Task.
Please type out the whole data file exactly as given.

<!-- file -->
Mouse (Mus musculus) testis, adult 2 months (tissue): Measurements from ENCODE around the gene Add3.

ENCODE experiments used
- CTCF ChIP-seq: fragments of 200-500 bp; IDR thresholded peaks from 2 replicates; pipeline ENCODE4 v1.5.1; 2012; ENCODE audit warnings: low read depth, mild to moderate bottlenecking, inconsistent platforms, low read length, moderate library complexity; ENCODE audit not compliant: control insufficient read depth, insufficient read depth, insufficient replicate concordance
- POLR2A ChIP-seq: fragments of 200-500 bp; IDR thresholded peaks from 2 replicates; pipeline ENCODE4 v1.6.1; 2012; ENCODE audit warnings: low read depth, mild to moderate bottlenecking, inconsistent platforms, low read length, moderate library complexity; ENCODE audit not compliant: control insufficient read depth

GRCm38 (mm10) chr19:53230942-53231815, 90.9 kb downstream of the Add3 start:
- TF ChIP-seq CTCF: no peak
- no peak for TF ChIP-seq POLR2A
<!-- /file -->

Mouse (Mus musculus) testis, adult 2 months (tissue): Measurements from ENCODE around the gene Add3.

ENCODE experiments used
- CTCF ChIP-seq: fragments of 200-500 bp; IDR thresholded peaks from 2 replicates; pipeline ENCODE4 v1.5.1; 2012; ENCODE audit warnings: low read depth, mild to moderate bottlenecking, inconsistent platforms, low read length, moderate library complexity; ENCODE audit not compliant: control insufficient read depth, insufficient read depth, insufficient replicate concordance
- POLR2A ChIP-seq: fragments of 200-500 bp; IDR thresholded peaks from 2 replicates; pipeline ENCODE4 v1.6.1; 2012; ENCODE audit warnings: low read depth, mild to moderate bottlenecking, inconsistent platforms, low read length, moderate library complexity; ENCODE audit not compliant: control insufficient read depth

GRCm38 (mm10) chr19:53230942-53231815, 90.9 kb downstream of the Add3 start:
- TF ChIP-seq CTCF: no peak
- no peak for TF ChIP-seq POLR2A